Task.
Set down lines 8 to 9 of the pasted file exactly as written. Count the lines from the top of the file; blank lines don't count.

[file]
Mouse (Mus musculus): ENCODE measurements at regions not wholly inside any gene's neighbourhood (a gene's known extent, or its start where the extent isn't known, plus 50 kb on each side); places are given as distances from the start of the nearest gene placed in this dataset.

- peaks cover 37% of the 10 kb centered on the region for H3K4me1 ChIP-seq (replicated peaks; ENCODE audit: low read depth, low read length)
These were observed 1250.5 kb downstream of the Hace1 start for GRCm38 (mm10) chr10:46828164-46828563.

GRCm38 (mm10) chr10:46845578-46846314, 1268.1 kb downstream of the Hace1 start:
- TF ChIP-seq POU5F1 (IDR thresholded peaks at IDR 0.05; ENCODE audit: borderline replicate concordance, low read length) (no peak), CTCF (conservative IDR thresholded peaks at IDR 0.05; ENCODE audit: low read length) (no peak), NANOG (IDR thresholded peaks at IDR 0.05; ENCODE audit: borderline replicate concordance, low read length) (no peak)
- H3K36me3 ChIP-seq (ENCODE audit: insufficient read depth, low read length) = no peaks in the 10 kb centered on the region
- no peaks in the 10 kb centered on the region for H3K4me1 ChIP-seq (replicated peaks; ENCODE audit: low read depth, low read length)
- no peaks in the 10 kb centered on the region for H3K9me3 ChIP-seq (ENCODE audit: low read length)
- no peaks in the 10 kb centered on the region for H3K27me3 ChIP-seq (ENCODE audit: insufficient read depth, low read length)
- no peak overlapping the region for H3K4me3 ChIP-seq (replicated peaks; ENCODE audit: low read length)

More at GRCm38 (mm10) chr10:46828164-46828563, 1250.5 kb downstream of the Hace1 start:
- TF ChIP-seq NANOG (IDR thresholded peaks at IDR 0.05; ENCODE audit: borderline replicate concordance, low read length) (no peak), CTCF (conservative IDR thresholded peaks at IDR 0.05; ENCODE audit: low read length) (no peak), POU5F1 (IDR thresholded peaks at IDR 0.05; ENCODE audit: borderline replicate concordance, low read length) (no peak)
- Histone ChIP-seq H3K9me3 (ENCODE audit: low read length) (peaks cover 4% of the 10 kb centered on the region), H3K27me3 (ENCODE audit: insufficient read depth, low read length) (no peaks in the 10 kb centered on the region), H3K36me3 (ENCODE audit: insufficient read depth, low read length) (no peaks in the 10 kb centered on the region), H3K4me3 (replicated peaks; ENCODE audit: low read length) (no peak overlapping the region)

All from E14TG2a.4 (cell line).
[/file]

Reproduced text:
- no peaks in the 10 kb centered on the region for H3K9me3 ChIP-seq (ENCODE audit: low read length)
- no peaks in the 10 kb centered on the region for H3K27me3 ChIP-seq (ENCODE audit: insufficient read depth, low read length)